The Senate's Judicial Proceedings Committee is whittling away at their version of the legislation, which was introduced as the Trust Act.
In its current form, the bill would explicitly bar police from questioning people about immigration or citizenship status. It also would bar jail officials from holding people past their release date for immigration purposes, unless federal officials present a warrant signed by a judge. And it directs the state attorney general to create guidelines to limit immigration enforcement at schools, hospitals and courthouses.
The bill would allow local jails to continue programs that partner with Immigration and Customs Enforcement to identify possible immigration violators in custody.
Gov. Larry Hogan has promised to veto the bill if it is passed by the legislature.
Miller said Maryland would not become a "sanctuary state."
"Our churches are not sanctuaries, our colleges are not sanctuaries, our cities are not sanctuaries," said Miller, a Calvert County Democrat.
"The bill as it passed the House is not going to pass the Senate," he said.
Miller added that he does want to protect immigrants from intrusive inquiries.
"We need to protect all citizens, no matter how they got here, from being hindered while going about their lives," he said.
Miller said he has not been lobbying members of the Senate Judicial Proceedings Committee, who are reviewing the bill.
The committee spent nearly an hour wrestling with the the legislation Tuesday night, going section by section and discussing which parts to keep and which to remove. They held off on taking a final vote.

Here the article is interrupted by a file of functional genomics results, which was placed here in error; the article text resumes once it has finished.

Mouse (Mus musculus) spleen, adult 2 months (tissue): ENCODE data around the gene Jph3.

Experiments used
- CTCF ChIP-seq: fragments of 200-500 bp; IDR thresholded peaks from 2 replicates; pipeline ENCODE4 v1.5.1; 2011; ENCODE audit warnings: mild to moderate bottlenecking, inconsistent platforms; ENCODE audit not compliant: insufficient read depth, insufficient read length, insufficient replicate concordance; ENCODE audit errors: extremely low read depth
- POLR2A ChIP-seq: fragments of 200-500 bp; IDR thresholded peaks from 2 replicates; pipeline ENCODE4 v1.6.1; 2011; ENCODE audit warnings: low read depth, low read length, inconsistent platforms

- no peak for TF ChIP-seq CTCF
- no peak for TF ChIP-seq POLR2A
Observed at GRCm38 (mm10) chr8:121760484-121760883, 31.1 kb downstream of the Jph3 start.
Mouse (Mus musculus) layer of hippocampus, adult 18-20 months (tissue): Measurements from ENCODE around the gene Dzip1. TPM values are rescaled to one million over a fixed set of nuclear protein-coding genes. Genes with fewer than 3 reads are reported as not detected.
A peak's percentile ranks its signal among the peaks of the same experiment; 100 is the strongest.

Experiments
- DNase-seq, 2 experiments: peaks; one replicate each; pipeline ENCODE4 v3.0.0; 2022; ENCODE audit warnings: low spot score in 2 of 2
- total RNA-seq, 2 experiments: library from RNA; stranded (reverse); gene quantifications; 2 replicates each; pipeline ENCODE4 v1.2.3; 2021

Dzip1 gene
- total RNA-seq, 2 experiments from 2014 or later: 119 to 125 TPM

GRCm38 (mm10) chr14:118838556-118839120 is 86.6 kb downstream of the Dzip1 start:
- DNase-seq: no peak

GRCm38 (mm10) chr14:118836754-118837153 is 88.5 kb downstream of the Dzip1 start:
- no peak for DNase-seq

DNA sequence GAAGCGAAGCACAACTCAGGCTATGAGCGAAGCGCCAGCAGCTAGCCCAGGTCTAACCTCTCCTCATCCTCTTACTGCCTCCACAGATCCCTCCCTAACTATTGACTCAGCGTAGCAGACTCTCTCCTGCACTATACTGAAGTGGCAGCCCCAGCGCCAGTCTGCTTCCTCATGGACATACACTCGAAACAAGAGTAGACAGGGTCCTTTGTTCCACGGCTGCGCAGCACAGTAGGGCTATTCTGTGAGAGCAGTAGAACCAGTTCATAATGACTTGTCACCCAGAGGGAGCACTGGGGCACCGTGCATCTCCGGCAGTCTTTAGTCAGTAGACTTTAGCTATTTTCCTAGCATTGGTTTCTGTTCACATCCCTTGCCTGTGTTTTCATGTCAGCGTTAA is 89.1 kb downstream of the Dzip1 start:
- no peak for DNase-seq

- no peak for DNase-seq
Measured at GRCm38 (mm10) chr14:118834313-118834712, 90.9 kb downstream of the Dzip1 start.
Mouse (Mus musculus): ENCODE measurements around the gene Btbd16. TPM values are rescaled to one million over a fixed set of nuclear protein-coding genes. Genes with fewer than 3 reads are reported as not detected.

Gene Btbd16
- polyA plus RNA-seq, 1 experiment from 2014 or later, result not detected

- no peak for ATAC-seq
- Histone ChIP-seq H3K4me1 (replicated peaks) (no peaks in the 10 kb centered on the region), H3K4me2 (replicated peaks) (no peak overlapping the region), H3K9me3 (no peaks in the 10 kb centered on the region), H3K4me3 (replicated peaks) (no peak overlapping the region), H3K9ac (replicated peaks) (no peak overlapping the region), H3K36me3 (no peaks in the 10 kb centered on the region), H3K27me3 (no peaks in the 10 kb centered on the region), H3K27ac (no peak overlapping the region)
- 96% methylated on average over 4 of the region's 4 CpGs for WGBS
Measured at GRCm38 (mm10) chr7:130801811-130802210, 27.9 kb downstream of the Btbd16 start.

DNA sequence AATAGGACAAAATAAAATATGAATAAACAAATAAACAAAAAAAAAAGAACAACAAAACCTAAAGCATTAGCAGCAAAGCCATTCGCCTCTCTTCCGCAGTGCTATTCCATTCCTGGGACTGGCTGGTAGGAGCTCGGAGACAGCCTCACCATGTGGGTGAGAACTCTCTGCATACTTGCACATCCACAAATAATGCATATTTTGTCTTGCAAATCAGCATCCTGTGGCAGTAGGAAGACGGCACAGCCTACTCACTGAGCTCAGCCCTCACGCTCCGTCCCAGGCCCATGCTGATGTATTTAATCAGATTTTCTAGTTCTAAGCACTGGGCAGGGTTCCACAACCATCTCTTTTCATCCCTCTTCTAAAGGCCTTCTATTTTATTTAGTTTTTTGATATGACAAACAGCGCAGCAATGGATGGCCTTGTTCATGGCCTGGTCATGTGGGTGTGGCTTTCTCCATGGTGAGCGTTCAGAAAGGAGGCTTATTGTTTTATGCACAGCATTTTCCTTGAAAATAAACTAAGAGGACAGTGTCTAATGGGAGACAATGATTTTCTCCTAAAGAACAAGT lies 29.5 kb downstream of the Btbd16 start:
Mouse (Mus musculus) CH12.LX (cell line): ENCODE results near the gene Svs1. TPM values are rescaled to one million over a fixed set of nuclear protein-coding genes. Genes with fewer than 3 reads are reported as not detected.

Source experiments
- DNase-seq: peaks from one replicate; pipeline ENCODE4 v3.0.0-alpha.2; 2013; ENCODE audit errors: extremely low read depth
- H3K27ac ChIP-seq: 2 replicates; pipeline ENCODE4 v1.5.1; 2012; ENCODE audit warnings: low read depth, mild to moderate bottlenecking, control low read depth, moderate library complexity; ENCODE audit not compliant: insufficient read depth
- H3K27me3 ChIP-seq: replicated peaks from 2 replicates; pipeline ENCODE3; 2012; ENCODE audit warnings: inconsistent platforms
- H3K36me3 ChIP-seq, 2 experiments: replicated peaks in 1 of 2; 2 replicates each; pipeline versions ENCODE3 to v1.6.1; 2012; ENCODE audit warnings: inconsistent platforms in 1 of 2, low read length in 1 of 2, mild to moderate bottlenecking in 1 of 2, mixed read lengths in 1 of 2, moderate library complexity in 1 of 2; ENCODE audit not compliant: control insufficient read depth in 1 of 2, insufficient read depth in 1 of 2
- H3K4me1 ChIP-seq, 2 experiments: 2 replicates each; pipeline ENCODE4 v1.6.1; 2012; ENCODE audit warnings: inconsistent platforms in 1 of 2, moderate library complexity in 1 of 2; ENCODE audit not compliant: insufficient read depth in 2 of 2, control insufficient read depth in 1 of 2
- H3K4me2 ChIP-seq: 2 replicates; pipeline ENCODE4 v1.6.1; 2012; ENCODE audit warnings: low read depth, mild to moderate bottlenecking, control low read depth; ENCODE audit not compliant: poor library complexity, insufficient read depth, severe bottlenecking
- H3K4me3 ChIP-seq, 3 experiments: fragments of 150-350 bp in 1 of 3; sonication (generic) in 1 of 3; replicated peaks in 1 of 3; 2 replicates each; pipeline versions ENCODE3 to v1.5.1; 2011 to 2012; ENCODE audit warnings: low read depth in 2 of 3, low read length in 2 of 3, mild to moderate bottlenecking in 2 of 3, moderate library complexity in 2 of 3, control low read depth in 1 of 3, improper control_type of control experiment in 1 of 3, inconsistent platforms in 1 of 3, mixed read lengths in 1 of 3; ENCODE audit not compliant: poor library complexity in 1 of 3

Sen. Bobby Zirkin, the committee's chairman, said it was most important to him to make clear that police can't stop people for the purpose of inquiring about immigration.
Zirkin, a Baltimore County Democrat, said he doesn't want police to arrest individuals as a pretext to ask them about immigration.
Though Zirkin said the practice is already prohibited by a Supreme Court ruling, "there's a statement to be made to reinforce that in state law."
Some on the committee are not convinced the bill is a good idea. Sen. Michael Hough, a Frederick County Republican, said the bill "completely ties the hands of law enforcement."
If the Senate passes a different version of the bill than the House, the two chambers would have to reconcile the differences before the end of the General Assembly session on April 10.